You’ll find that CPT Chan plays a bigger role this time round as compared to the first edition, because his past is embedded in the plot. He struggles with the need to protect his reputation and position that he has painstakingly taken years to build while being driven by a powerful desire for justice. Through it all, I think he has a pure heart, although buried under years of unresolved anger and a warped sense of dealing with loss.
Irsyad: Ilhan Rozells is the white horse of his BMT company, and throughout his short time in the company, he has been targeted and bullied by his bunkmates. Unfortunately he doesn't get to ORD or even POP, because he is dead.
It has only been 2 years since I was in BMT and so it felt like a short trip back in time for me. I also shaved my head again!
How was it like working with the rest of the cast?
Ronald: The cast were lovely to work with. It was nice getting to know each of them on a personal level and I’m grateful to have finally gotten the chance to work with Tze Chien through this project. I saw it as an opportunity to improve my acting skills while connecting with my co-actors.
I’m always fascinated by people and their stories and would find pockets of time to communicate with my co-actors (that’s if they are not occupied or running lines).
Irsyad: Working mainly with Bright and Erwin, it felt like they were my big brothers on set. We have very physical scenes together and it was always a joy to workshop the choreo and movements with these two on set.
In the spirit of the show, do you have any ghost stories that you can share from back in your NS days, whether it was a personal encounter or one encountered by your fellow mates?
Ronald: I only remember once when I was in BMT that I woke up in the middle of the night in my bunk having seen a ghostly white figure. I quickly hid under my green blanket while praying and soon fell asleep after. I’m not exactly sure if I really saw what I saw, or it could have been because I was too tired from the day’s activities. It could have really just been a dream, who knows right?
Irsyad: When I got posted into a new training school, I found a note in my locker that read "there is a girl that lives in this bunk, and she will wake you up at 3am every night, but she means no harm". This obviously freaked me and my bunkmates out.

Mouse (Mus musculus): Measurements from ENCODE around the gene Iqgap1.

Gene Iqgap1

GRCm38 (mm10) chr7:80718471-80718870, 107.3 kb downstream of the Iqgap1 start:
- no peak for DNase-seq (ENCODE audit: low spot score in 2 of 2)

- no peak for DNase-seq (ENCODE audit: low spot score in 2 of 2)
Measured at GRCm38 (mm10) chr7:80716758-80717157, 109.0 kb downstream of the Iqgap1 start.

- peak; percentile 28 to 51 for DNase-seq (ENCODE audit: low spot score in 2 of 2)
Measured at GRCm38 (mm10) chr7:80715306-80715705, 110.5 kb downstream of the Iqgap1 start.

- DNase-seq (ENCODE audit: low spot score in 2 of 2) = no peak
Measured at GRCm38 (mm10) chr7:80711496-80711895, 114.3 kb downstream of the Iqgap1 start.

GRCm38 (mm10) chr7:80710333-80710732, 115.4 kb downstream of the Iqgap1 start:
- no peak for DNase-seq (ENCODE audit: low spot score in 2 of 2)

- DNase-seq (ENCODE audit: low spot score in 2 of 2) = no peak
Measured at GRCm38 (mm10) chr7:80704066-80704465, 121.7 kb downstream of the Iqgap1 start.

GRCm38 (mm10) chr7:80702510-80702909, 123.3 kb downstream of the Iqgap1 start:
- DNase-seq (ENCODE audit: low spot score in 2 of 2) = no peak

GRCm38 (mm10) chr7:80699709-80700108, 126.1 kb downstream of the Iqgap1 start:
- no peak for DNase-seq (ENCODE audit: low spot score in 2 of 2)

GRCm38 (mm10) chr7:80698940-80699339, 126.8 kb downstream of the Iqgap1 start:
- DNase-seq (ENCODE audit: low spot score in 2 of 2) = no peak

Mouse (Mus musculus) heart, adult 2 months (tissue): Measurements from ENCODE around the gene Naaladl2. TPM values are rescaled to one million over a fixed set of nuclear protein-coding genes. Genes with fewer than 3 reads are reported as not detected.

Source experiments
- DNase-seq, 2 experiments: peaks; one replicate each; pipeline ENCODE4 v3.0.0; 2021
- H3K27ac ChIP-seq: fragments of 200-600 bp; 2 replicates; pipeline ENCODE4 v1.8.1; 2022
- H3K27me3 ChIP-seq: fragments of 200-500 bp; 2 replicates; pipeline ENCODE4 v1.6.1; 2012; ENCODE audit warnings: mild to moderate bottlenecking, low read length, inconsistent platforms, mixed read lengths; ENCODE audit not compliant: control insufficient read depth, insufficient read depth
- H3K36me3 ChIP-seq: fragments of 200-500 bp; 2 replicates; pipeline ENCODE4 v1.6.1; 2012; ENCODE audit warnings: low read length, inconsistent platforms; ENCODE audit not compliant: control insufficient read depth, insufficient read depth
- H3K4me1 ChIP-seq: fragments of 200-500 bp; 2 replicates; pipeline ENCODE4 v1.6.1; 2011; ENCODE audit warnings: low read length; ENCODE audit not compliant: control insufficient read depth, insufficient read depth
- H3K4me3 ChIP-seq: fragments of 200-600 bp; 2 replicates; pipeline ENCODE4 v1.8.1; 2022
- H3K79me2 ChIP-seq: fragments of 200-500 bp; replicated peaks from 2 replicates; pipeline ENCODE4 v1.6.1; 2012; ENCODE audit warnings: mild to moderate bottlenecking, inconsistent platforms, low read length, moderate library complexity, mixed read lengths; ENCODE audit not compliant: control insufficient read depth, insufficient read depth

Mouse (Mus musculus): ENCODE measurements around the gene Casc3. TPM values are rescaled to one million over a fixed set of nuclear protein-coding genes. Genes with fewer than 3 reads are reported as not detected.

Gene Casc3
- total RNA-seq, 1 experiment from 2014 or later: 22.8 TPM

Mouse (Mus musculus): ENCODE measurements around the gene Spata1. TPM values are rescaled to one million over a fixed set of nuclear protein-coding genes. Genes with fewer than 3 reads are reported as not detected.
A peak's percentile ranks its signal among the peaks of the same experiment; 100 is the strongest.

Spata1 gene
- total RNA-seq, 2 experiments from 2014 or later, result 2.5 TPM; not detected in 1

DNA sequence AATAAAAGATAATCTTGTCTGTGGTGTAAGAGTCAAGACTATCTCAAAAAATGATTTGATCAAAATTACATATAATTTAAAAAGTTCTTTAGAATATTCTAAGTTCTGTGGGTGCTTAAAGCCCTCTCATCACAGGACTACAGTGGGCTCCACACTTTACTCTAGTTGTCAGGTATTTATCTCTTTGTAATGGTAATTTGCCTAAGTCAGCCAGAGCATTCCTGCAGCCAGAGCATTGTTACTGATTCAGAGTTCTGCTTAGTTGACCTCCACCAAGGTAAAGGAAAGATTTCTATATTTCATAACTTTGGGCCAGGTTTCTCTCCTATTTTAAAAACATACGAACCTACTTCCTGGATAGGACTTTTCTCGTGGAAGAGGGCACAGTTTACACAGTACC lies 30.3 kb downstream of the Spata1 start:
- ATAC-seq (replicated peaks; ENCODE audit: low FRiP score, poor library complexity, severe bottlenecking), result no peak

But what was even creepier was that we all kept waking up in the middle of the night around 3am to 3.15am every night. None of us saw anything, but we knew, there was one more soldier in the bunk.
With more companies in the arts scene entering the digital realm in light of our current situation, to what extent do you see this as an opportunity for innovation?
Ronald: I think "Murder at Mandai Camp" (MAMC) and Sight Lines Entertainment is at the forefront of a new frontier of digitalisation and bringing tech into the performing arts. We have seen many zoom theatre plays online over the circuit breaker period, but having a 360 live-action gameplay experience, MAMC is the first of its kind in the region.
I’m inspired, humbled and excited for what’s to come and hope I can create projects while keeping in mind of the possibilities that innovative technology can bring to the arts.
Irsyad: I feel like this is a wonderful opportunity for us to experiment and play with the possibilities of advanced video and film technology to push the boundaries and accessibility of performance!
A lot of the things that are being attempted in this production have never, in my knowledge, been done at this scale, and, under the artistic direction of Chong Tze Chien, I can't imagine what other creative possibilities are in store in the future.
Murder at Mandai Camp: The Case Reopens will stream for 90 minutes on-demand between 8pm and 4am daily, from 22 December 2020 to 2 January 2021. Tickets are available at $20 per audience-participant here.